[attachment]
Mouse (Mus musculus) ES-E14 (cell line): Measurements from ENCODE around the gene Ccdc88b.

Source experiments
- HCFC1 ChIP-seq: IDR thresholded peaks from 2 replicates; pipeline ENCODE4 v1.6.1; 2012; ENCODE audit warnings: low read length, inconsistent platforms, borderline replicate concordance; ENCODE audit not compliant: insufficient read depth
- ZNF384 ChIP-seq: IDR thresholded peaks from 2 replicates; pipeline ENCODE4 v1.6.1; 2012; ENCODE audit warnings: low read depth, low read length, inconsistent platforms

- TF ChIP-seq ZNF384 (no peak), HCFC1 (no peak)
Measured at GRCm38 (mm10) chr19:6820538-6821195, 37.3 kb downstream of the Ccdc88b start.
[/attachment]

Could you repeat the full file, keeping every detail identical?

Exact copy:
Mouse (Mus musculus) ES-E14 (cell line): Measurements from ENCODE around the gene Ccdc88b.

Source experiments
- HCFC1 ChIP-seq: IDR thresholded peaks from 2 replicates; pipeline ENCODE4 v1.6.1; 2012; ENCODE audit warnings: low read length, inconsistent platforms, borderline replicate concordance; ENCODE audit not compliant: insufficient read depth
- ZNF384 ChIP-seq: IDR thresholded peaks from 2 replicates; pipeline ENCODE4 v1.6.1; 2012; ENCODE audit warnings: low read depth, low read length, inconsistent platforms

- TF ChIP-seq ZNF384 (no peak), HCFC1 (no peak)
Measured at GRCm38 (mm10) chr19:6820538-6821195, 37.3 kb downstream of the Ccdc88b start.